Beirut-based director Anna Fahr is hard to pin down, but she has a good excuse: Her short film Transit Game is currently making the rounds on the international film festival circuit. We caught her just before a flight to Sweden for the Malmö Arab Film Festival, but she’ll be back in town later this week for the film’s Middle East premiere at the Beirut Film Festival. You can see Transit Game at 7:30PM on Thursday, October 2 at Planète Abraj Cinemas – take our word and get it in your calendar now.
BB: Where are you originally from?
AF: I was born in the US, raised in Canada but my parents are originally from Iran. So that makes me an Iranian-American-Canadian.
What brought you to Beirut?
I came to Beirut for the first time in 2011. I had just graduated with a Master’s in film and Middle Eastern studies from NYU and was interested in exploring the region in hopes of developing some ideas for film projects. I moved to Lebanon in 2012 and started teaching film at the Lebanese American University, which is how I pay the bills when I’m not making movies!
Transit Game was accepted into the Beirut Film Festival and you just found out that it will be screened as part of the BBC’s new series on Arab Cinema in November. How are you feeling right now?
I’m really excited to be screening my film in several film festivals (including BIFF) in the weeks and months ahead. The BIFF screening is especially exciting given that we shot the film in Lebanon with a largely Lebanese cast and crew. I look forward to seeing people’s reactions to the film and am also excited to see cast and crew members at the screenings, some of whom have not yet seen the film.
How does making a film here compare to making one in New York, for example? I’m especially curious if Lebanon’s comparative lack of organization, in general, works for or against you.
It may come as a surprise, but I honestly didn’t face any major lack of organization when filming in Lebanon. On the contrary, our production was very well organized, thanks to my Line Producer Abla Khoury and her team at Ginger Beirut Productions, and we managed to get through three intensive days of shooting without missing a single shot, which I was extremely happy about. I was lucky to be working with incredibly talented and professional individuals who were committed throughout the entire process and I’m very thankful to them for helping the film become a reality. The Beirut film scene is much smaller than NYC’s film industry and there’s no shortage of talented people who you might run into in various places – at festivals, screenings or even just walking around Hamra. That’s one thing that makes filmmaking in Beirut somewhat advantageous to filmmaking in NYC – it’s easy to connect with really talented, like-minded people here, perhaps even more so than in a big city like New York.
Did you ever imagine, as a film student, that you would be writing and directing a movie about civil war in the Middle East?
Never in a million years! My focus in grad school was on Iran and I did not have much familiarity with the Arab world. However, once I came to Beirut for the first time, my love affair with Lebanon began, so to speak. It also helped that my partner is Lebanese and together we began brainstorming film projects we could work on in the region. At that time, the Syrian war had just started and people were coming to Lebanon to escape the violence in Syria. I had visited a Palestinian refugee camp in late 2011 to document a concert by Palestinian hip hop artist Boikutt and after seeing the dire conditions Palestinians were living in, I began to wonder what the fate of the Syrian refugees who were new to Lebanon would be. That’s when the idea for Transit Game began to take shape.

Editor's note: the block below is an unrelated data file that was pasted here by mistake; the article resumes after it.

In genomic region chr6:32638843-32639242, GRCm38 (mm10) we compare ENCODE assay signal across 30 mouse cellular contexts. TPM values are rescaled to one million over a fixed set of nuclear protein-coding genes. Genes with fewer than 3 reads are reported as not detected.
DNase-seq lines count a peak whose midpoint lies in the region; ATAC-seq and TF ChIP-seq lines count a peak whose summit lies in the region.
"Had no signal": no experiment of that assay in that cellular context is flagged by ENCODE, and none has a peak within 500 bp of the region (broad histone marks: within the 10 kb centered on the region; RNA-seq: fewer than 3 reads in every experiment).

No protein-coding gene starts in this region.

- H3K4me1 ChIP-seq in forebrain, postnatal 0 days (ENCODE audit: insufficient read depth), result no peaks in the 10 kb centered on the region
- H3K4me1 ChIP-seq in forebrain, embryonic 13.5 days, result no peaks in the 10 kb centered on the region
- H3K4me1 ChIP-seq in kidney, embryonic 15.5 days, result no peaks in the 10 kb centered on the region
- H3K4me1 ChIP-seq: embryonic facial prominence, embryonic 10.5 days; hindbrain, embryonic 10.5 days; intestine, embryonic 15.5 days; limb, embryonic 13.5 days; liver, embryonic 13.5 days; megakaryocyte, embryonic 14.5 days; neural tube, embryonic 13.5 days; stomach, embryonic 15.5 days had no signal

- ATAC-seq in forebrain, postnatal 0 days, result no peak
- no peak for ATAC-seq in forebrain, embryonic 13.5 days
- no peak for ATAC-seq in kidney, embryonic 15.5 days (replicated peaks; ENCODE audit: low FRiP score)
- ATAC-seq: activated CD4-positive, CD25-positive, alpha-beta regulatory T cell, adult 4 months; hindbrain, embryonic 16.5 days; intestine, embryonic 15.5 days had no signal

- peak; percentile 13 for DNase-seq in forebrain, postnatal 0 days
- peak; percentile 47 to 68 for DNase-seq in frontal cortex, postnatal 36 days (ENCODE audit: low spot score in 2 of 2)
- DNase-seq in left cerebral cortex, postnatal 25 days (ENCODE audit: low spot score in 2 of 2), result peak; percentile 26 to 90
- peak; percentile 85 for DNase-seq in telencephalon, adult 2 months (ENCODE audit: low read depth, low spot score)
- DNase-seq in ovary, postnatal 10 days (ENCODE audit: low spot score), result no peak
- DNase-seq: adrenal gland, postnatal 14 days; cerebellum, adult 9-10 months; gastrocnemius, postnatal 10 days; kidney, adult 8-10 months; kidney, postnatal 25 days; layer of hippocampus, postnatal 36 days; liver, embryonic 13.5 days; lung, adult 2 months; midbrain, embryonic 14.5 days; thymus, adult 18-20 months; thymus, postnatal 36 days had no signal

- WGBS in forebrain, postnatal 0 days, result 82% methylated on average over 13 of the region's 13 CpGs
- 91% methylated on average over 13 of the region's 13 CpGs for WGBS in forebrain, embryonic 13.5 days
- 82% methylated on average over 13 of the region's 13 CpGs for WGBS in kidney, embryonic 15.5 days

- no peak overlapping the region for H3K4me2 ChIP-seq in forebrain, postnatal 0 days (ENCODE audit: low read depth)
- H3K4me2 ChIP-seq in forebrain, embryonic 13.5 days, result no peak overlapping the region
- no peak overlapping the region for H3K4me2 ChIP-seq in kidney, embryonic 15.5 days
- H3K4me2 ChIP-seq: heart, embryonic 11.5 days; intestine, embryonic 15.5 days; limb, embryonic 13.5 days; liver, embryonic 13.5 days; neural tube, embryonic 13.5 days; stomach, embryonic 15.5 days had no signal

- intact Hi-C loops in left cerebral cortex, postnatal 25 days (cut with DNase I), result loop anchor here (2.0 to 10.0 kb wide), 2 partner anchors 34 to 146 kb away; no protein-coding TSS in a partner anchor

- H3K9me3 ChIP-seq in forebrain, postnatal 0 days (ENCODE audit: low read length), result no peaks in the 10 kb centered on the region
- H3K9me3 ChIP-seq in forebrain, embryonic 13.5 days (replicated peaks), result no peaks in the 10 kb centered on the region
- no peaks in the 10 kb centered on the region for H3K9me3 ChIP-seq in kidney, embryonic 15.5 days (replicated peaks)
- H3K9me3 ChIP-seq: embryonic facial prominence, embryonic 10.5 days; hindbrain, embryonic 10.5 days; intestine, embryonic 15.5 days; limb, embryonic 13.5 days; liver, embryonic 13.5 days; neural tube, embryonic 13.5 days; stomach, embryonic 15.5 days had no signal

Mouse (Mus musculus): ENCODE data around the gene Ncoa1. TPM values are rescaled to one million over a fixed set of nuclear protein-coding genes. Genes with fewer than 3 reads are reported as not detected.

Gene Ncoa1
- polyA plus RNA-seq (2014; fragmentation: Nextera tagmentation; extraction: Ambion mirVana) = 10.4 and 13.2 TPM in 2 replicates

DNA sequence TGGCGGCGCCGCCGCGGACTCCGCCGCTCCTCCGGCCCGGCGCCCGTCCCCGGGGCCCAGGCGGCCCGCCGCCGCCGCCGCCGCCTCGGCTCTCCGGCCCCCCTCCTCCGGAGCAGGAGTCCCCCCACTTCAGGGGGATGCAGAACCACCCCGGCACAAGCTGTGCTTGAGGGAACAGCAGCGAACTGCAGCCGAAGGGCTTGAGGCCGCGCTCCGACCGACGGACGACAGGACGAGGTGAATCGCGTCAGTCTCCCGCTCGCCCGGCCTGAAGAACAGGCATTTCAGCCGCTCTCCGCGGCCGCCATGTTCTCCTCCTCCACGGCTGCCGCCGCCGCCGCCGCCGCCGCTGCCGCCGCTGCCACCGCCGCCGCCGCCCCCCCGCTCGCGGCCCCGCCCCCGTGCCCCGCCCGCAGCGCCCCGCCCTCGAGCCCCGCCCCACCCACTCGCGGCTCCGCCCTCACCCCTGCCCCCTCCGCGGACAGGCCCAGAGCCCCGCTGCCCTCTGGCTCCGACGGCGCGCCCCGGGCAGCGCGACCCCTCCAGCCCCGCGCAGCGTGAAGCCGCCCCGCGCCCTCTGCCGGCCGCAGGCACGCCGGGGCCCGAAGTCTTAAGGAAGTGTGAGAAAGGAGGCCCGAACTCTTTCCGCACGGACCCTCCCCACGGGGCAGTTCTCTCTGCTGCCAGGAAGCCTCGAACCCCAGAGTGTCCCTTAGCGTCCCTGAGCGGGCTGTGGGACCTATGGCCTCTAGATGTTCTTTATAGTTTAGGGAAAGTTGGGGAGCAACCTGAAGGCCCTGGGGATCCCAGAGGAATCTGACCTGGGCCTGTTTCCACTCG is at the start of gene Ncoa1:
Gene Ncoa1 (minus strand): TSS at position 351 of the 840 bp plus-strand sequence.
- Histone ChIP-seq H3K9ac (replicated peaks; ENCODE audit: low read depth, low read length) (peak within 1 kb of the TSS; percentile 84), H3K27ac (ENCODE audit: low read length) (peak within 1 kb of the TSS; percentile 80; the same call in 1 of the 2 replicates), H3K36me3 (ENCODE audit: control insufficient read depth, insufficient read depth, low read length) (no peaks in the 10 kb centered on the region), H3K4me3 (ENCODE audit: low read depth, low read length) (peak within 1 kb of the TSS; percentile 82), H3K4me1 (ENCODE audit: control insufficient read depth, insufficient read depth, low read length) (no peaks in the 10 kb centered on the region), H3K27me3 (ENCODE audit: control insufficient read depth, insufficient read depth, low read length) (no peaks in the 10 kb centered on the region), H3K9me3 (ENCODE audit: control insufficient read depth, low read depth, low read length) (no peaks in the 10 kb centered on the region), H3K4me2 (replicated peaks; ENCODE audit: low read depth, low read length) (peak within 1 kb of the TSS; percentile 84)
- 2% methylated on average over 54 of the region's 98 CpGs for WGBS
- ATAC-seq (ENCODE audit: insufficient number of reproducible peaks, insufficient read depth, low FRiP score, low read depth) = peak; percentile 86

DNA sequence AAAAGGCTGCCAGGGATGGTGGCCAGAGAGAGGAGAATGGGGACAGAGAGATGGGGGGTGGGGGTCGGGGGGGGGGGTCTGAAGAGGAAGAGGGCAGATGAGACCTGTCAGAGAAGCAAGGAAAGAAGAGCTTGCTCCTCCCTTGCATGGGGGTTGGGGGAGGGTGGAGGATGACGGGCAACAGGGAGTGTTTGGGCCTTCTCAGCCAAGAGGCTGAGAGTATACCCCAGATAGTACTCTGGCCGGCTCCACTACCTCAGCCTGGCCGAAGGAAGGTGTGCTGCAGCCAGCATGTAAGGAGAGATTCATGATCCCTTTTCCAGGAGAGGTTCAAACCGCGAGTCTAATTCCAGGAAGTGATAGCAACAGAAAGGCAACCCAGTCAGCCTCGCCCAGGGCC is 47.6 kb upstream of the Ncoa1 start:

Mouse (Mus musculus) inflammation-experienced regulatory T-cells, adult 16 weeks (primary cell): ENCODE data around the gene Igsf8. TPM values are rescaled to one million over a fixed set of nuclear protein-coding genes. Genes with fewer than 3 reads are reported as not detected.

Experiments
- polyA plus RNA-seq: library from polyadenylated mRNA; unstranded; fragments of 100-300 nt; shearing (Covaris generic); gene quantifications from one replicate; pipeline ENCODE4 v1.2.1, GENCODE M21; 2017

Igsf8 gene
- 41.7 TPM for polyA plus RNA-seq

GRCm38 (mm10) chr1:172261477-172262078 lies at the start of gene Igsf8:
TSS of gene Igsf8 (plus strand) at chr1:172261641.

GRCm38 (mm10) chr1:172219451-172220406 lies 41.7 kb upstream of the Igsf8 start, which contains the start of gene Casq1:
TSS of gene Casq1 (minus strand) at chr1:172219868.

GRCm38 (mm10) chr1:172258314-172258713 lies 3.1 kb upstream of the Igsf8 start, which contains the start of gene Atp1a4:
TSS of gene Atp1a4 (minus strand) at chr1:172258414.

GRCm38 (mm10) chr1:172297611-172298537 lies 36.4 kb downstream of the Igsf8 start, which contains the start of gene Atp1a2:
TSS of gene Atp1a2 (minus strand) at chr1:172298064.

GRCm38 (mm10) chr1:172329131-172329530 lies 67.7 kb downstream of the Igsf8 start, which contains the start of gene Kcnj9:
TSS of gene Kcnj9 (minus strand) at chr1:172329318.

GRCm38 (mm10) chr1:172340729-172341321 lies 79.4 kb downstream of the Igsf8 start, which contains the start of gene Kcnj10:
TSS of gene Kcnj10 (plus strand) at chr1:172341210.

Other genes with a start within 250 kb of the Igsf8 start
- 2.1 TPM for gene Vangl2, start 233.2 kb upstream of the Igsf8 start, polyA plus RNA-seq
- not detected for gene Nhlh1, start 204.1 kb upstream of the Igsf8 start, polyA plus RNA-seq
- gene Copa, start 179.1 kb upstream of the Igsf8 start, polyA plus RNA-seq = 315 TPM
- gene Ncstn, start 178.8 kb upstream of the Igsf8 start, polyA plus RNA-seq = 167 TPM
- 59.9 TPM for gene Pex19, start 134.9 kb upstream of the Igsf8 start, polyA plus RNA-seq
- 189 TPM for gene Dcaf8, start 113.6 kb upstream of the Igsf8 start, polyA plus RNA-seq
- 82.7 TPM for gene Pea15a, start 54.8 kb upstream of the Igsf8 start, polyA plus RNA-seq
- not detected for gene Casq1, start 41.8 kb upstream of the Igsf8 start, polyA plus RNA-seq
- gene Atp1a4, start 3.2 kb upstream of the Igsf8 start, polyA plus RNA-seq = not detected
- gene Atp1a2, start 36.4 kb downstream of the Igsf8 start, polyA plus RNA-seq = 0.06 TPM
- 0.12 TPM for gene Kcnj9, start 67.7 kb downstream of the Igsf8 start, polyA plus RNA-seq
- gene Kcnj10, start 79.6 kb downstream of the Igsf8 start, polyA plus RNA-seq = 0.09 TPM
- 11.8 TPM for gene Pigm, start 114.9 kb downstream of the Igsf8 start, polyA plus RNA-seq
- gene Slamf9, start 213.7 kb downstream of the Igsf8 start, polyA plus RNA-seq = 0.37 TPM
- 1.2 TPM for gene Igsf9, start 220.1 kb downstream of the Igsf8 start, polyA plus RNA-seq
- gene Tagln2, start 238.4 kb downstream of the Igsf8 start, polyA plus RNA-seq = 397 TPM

When you’re not in the classroom or shooting, where in Lebanon might we find you?
I tend to spend most of my time in Hamra, where I live. Aside from the fact that I can get around easily on foot (a must for any New Yorker!), there’s a creative energy about the neighborhood that I love and that makes it feel most like home.
Your favorite movie about Lebanon or the region?
I recently saw Omar by Hany Abu-Assad and loved it. It’s a very nuanced and powerful depiction of life inside the occupied Palestinian territories. It’s the kind of film that anyone can relate to, no matter where they’re from, which is why I think it was so successful. I’m a big fan of Iranian cinema and particularly admire the work of Rakhshan Bani-Etemad. Her films often deal with social issues through characters that are relatable – mothers, daughters, brothers. And although she isn’t overtly political, there is a political consciousness in her films that conveys some of the challenges and complexities of life in contemporary Iran.
What can we look forward to from you in the future? Any plans in the works?
I have a few projects in development at the moment, both fiction and documentary. I’m working on an idea for a feature-length film that explores some of the same themes that are addressed in Transit Game such as exile and cultural displacement. It’s still in early stages of development and I’m hoping to begin the writing process once Transit Game finishes its festival run.